Grief in Autumn

Each Season has its own signature and none more so than Autumn with the vivid colour of the leaves before they fall from the trees, that fresh cold nip to the air and the ever shortening of days. The seasons mark the passing of time and can have strong associations. Families often tell us that the change of seasons can bring up particular memories or feelings when someone has died. 

The first year after someone has died is punctuated with often painful firsts. The first birthday without them, the first Christmas, Mothers' day, Fathers’ Day and the first anniversary of their death. However, once the first anniversary has been reached it doesn’t mean that the pain goes away. Families will still need the support of friends and other family member not just for those first few months after the death but for a long time afterwards too.  

At Seesaw one of the ways we support children is find ways to help them to explore their feelings and develop ways of coping. We use books, toys, games and stories to help them understand what has happened, capture memories that are precious to them and recognise their feelings. Sometimes we use the natural world to help us explain difficult concepts of death and dying and change.  

At this time of year, we may use conkers to illustrate the painful feelings of grief to children. We might look together at a conker wrapped in its prickly shell and explore how grief is like this prickly shell.  By talking about the person who has died we can help the children to gently open up this prickly shell to re-find the memories of their special person inside. Children enjoy collecting conkers and holding them in their hand and it is a tangible way to explain how grief works and connect with memories. The seasons like grief change over time.



How SeeSaw can help

SeeSaw provides grief support for children, young people and their families in Oxfordshire.  Through appropriate and timely support, SeeSaw can help to reduce the emotional, psychological and mental health consequences of bereavement.  Young people are then able to face the future with hope.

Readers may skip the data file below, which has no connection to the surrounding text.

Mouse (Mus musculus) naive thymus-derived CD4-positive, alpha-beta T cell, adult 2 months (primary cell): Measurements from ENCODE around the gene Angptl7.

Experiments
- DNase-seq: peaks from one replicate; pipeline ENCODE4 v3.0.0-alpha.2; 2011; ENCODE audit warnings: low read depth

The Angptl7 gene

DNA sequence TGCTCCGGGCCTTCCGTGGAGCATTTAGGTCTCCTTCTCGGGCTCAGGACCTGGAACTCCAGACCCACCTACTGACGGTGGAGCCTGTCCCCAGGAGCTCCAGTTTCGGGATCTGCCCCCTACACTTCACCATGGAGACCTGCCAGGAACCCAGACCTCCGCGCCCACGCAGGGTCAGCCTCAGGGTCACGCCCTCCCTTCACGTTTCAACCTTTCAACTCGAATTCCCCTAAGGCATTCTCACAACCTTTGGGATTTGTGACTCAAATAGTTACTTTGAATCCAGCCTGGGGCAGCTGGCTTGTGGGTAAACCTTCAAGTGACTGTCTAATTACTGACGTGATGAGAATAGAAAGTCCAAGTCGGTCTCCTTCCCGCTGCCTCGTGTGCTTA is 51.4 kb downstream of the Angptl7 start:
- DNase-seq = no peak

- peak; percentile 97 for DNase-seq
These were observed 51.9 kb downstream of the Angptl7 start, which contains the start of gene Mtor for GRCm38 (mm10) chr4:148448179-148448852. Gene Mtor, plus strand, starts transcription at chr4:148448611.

It can be difficult to know what to say to a child when someone has died. Here are some guidelines to help you to talk to your child. 

SeeSaw offers:

  • Telephone consultations to any parent or professional who is concerned about a bereaved child.
  • Home visits to families to assess their needs and talk about ways in which SeeSaw might be able to help.    
  • Tailored individual support for children and young people when needed. This often involves one-to-one sessions with a support worker and takes place where the child is most comfortable – in their own home.    
  • Specialist support to families and professionals when a parent or sibling is dying.        
  • Family events and activity days which enable children, young people and their families to meet together in a fun and relaxed way.      
  • Information and training to school staff when they are supporting a bereaved child in the classroom or managing a death in the school community.     
  • Training, consultancy and resources to professionals working with bereaved children and young people. 

If you are worried about a bereaved child in your care then please call the friendly SeeSaw team for help, advice and guidance on 01865 744768 or email SeeSaw

Please take a few minutes to watch this video, it really brings to life the work we do

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